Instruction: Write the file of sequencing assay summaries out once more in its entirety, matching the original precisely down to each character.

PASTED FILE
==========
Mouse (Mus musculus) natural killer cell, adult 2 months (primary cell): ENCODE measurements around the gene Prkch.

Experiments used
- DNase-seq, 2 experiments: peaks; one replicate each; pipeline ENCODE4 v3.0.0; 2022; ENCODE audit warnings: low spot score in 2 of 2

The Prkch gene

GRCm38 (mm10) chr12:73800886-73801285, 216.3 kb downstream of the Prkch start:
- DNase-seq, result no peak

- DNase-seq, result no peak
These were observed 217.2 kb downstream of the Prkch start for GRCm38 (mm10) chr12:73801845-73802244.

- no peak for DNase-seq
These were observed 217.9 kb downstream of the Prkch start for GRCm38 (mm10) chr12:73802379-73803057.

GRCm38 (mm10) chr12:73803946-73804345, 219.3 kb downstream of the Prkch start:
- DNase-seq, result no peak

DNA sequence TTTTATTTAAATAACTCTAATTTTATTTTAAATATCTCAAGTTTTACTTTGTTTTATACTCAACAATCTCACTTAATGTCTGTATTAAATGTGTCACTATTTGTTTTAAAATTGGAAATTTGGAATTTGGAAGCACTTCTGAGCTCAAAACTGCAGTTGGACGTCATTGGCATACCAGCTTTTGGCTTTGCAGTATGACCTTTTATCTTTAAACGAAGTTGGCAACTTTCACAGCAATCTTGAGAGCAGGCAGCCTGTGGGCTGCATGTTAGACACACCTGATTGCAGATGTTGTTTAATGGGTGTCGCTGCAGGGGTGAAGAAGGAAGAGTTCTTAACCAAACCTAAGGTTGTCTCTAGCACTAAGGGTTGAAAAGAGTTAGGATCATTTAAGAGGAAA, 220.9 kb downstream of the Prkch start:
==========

Mouse (Mus musculus) natural killer cell, adult 2 months (primary cell): ENCODE measurements around the gene Prkch.

Experiments used
- DNase-seq, 2 experiments: peaks; one replicate each; pipeline ENCODE4 v3.0.0; 2022; ENCODE audit warnings: low spot score in 2 of 2

The Prkch gene

GRCm38 (mm10) chr12:73800886-73801285, 216.3 kb downstream of the Prkch start:
- DNase-seq, result no peak

- DNase-seq, result no peak
These were observed 217.2 kb downstream of the Prkch start for GRCm38 (mm10) chr12:73801845-73802244.

- no peak for DNase-seq
These were observed 217.9 kb downstream of the Prkch start for GRCm38 (mm10) chr12:73802379-73803057.

GRCm38 (mm10) chr12:73803946-73804345, 219.3 kb downstream of the Prkch start:
- DNase-seq, result no peak

DNA sequence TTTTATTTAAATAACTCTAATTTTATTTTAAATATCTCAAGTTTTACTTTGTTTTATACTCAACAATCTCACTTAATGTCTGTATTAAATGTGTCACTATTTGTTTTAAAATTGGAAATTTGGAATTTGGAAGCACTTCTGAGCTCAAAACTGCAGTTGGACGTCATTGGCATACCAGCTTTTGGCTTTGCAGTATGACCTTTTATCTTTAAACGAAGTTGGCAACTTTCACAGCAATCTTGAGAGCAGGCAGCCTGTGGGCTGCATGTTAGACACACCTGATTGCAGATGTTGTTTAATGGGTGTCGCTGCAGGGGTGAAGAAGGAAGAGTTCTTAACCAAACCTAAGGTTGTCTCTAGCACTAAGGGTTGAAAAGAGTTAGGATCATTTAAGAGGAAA, 220.9 kb downstream of the Prkch start: